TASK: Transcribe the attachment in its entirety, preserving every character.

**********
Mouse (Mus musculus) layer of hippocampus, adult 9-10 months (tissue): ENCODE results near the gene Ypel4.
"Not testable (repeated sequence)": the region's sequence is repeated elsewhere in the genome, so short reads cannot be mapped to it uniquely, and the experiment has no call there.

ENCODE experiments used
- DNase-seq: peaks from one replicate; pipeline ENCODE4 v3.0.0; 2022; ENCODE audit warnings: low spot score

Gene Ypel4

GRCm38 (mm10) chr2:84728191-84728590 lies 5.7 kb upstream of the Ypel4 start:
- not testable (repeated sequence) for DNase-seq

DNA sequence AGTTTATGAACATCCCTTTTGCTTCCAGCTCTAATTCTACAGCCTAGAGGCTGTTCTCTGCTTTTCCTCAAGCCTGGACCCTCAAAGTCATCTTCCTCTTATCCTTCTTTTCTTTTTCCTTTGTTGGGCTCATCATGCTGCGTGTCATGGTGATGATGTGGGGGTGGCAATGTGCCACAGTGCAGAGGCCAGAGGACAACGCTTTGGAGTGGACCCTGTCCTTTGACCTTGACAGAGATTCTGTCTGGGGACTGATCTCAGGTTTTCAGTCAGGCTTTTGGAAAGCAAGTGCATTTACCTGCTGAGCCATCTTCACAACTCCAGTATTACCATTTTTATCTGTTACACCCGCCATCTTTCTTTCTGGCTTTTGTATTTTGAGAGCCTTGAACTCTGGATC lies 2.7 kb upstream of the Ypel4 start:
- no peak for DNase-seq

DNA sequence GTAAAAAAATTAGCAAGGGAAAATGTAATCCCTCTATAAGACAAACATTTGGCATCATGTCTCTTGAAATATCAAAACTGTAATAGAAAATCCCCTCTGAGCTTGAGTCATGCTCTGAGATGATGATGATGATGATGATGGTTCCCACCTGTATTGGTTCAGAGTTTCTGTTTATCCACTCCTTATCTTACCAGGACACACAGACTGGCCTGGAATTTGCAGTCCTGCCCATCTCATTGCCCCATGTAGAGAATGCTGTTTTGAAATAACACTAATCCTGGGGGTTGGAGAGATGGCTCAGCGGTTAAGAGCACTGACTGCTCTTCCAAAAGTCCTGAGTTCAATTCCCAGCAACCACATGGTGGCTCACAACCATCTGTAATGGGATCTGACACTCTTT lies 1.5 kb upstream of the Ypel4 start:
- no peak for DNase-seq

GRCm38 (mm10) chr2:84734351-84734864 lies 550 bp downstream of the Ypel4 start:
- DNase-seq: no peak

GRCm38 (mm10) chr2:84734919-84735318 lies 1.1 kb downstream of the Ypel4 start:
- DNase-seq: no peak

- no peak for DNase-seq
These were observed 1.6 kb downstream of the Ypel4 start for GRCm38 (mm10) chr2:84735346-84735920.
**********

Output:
Mouse (Mus musculus) layer of hippocampus, adult 9-10 months (tissue): ENCODE results near the gene Ypel4.
"Not testable (repeated sequence)": the region's sequence is repeated elsewhere in the genome, so short reads cannot be mapped to it uniquely, and the experiment has no call there.

ENCODE experiments used
- DNase-seq: peaks from one replicate; pipeline ENCODE4 v3.0.0; 2022; ENCODE audit warnings: low spot score

Gene Ypel4

GRCm38 (mm10) chr2:84728191-84728590 lies 5.7 kb upstream of the Ypel4 start:
- not testable (repeated sequence) for DNase-seq

DNA sequence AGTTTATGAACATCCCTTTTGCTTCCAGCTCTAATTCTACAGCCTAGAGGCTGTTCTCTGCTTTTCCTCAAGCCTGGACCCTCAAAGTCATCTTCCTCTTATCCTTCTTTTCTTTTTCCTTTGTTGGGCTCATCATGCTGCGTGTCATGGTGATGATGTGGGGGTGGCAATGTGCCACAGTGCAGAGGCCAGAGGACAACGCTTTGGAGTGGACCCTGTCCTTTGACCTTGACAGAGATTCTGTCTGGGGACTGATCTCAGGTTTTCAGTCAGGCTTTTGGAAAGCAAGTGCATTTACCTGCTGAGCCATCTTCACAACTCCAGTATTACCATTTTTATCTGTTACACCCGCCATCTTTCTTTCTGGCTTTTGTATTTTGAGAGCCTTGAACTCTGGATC lies 2.7 kb upstream of the Ypel4 start:
- no peak for DNase-seq

DNA sequence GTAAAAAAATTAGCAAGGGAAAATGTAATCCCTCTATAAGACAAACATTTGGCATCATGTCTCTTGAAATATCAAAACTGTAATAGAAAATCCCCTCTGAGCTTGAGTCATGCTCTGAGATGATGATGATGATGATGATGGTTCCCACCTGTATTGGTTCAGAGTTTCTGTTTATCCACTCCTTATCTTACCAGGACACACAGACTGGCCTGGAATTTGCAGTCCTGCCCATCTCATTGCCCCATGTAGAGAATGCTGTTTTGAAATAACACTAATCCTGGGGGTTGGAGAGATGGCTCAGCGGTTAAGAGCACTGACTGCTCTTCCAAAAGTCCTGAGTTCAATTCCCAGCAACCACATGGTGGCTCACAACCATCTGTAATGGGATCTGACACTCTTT lies 1.5 kb upstream of the Ypel4 start:
- no peak for DNase-seq

GRCm38 (mm10) chr2:84734351-84734864 lies 550 bp downstream of the Ypel4 start:
- DNase-seq: no peak

GRCm38 (mm10) chr2:84734919-84735318 lies 1.1 kb downstream of the Ypel4 start:
- DNase-seq: no peak

- no peak for DNase-seq
These were observed 1.6 kb downstream of the Ypel4 start for GRCm38 (mm10) chr2:84735346-84735920.